RMS Titanic: the timeline
A century has sailed by since the biggest ship of her time sank to the mercy of a lone iceberg. Documentaries abound; James Cameron's movie is re-screened, this time in 3D.
There's a fascination about the RMS Titanic that cannot be denied. Whether it is romantic, scientific, or just plain historical, people will not seem to stop asking about really happened on board the doomed ship in her final moments.
RAPPLER gives you the Titanic timeline: from the idea, to the voyage, to her painful end.
Summer 1907: Idea of Titanic is born. Lord Pirrie and Bruce Ismay decide to build three luxury liners: the Olymic, Britannic, and Titanic
31 March 1909: Building begins. Titanic’s keel is laid at Harland and Wolff’s shipbuilding yard in Belfast, Ireland
31 May 1911: Titanic is launched. Amidst fanfare, Titanic is launched onto water for the first time, in Belfast’s River Lagan, watched by more than 100,000 people. Significant construction work remained on the partially complete ship.
2 April 1912: Trials are completed. Titanic successfully completes day-long trials in the Irish Sea and then sails to Southampton to take on fuel and supplies for its maiden voyage
4-10 April 1912: Last-minute details. Titanic undergoes last-minute work-up such as painting, furniture and carpet installment, staff hiring, and cargo loading
10 April 1912: Titanic departs Southhampton
- 12nn: Titanic departs Southhampton, England, on the first leg of its maiden voyage
- 6:30pm: Titanic arrives in Cherbourg, France, to pick up mail and more passengers
11 April 1912: Titanic leaves Ireland. Titanic leaves its final port, Queenstown (now Cobh), Ireland, around 1:30pm with 2,228 passengers and crew
11-13 April 1912: Ice warnings. Titanic receives numerous ice warnings from other vessels passing through the shipping lanes of the North Atlantic. Captain Edward Smith steers farther south.
13 April 1912, 11pm: Wireless machine breaks. Titanic’s wireless machine stops working. Harold McBride and Jack Philips repair it by 5am
14 April 1912
- 9am: Titanic receives ice warning from Caronia. Captain Smith sends it to the officers on the bridge.
- 11:40am: The Dutch liner Noordam reports presence of ice in the area
- 1:42pm: The Baltic warns of icebergs and field ice. Captain Smith shows this warning to Bruce Ismay, White Star Line’s managing director.
- 1:45pm: German liner Amerika reports two large icebergs, but the message fails to reach Captain Smith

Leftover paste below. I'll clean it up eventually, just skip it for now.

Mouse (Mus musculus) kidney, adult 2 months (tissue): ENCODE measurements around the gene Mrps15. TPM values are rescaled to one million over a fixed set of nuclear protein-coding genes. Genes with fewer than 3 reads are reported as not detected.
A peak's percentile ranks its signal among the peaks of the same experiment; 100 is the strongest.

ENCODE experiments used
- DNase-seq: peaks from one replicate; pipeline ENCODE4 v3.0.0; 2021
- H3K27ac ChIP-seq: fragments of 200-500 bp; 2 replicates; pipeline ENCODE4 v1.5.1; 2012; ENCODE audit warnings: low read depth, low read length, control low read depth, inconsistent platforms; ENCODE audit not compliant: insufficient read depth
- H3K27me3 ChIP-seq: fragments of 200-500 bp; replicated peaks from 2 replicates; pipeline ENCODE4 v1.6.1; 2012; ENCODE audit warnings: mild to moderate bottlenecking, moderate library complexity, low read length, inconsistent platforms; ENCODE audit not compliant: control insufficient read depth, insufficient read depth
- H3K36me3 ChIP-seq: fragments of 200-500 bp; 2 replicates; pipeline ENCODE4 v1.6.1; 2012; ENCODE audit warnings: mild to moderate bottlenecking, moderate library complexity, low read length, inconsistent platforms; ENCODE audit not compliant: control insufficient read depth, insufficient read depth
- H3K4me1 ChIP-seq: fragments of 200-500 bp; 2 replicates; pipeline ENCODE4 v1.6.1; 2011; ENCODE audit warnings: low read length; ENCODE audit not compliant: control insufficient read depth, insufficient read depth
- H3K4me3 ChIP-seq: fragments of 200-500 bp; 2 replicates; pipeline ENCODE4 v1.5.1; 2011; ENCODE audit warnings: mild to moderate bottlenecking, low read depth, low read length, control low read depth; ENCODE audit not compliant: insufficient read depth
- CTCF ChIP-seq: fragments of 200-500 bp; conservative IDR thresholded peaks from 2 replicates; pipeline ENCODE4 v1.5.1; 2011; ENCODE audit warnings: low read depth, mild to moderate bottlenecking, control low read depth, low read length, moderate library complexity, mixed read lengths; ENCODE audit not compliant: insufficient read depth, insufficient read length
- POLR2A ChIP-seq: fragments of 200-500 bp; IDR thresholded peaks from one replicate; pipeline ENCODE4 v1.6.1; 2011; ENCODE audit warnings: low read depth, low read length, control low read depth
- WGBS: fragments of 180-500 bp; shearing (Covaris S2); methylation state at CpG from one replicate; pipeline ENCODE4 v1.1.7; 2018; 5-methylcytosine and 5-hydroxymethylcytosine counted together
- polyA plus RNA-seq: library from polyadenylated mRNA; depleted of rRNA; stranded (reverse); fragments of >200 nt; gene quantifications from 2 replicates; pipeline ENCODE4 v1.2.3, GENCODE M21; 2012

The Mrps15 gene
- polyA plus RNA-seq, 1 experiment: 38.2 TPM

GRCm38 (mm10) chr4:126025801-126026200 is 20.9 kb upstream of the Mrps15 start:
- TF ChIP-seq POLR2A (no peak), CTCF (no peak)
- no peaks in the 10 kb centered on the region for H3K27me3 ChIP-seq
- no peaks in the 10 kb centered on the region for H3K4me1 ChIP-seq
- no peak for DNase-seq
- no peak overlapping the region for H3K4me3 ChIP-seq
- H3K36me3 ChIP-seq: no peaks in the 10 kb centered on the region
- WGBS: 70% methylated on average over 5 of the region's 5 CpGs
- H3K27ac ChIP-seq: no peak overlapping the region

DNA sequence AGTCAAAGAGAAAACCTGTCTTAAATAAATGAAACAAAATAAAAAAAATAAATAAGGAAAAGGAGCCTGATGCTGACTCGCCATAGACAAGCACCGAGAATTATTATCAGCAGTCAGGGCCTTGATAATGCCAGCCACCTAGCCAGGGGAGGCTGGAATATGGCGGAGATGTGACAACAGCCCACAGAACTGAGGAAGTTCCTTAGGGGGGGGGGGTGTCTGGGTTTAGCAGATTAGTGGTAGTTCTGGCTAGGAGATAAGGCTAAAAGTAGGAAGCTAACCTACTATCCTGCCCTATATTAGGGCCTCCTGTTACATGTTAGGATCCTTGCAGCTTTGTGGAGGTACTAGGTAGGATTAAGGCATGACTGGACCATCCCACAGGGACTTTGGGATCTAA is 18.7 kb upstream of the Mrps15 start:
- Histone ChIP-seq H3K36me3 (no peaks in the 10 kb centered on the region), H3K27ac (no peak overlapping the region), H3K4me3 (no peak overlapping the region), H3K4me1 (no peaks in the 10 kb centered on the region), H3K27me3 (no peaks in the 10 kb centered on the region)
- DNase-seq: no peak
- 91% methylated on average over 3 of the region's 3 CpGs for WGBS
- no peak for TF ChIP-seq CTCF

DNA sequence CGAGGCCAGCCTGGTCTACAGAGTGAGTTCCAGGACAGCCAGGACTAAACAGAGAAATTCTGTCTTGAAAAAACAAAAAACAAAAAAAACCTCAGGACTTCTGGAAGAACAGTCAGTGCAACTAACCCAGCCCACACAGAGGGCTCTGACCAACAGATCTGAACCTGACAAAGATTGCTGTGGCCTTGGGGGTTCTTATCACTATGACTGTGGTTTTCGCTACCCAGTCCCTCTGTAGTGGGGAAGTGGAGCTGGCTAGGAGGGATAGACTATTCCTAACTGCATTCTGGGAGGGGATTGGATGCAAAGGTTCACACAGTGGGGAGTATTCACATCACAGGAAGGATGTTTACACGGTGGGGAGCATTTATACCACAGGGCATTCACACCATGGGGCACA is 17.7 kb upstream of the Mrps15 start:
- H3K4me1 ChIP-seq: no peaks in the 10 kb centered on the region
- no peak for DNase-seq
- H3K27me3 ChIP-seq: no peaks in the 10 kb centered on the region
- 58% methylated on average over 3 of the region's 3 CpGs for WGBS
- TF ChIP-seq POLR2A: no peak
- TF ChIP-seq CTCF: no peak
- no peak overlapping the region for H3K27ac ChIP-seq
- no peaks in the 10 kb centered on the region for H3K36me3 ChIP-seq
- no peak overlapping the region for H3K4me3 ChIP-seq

- 7:30pm: 2nd radio officer Harold Bride hears a warning from the Californian of an iceberg approximately 80km ahead, and sends it to the bridge. Captain Smith is at dinner and doesn’t get the message.
- 9:30pm: Second officer Lightoller instructs the lookouts to watch for ice. Any binoculars were said to have been left in Southhampton.
- 9:40pm: Titanic radio operator Jack Phillips receives ice warning from Mesaba but sets it aside because he’s busy sending and receiving commercial messages for passengers.
- 10:50pm: Californian, approximately 20 miles from Titanic, reports being blocked in by ice. Phillips signals back not to bother him, he is busy. Californian’s operator turns radio off.
- 11:40pm: Lookout Frederick Fleet sees the iceberg. First Officer Murdoch orders the engine room to reverse the engines, Quartermaster to turn left, and close the doors between watertight compartments. The Titanic strikes the iceberg 37 seconds after its sighting.
- 11:50pm: Ship architect Thomas Andrews inspects the damage. Only ten minutes after impact, water had risen almost 5 metres above keel forward. The first five watertight compartments begin to take on water.
15 April 1912
- 12am: Thomas Andrews tells Captain Smith the ship will sink within an hour and a half. Captain orders crew to ready lifeboats. Women and children were generally required to go into boats before men.
- 12:15am: Phillips sends out CQD distress signal. The Olympic, Frankfurt, and Carpathia reply. Titanic’s band begins to play in the first class lounge. They later move to play on the port side of the deck.
- 12:25am: After receiving distress calls, Carpathia begins her 58-mile journey to the Titanic
- 12:45am: Lifeboat 4 begins loading, Lifeboat 7 is lowered with 28 people instead of its capacity, 65. Officer Joseph Boxhall observes a vessel nearby, but it disappears. The first of the distress rockets was launched. Titanic radio operator sends first-ever SOS from a sinking ship.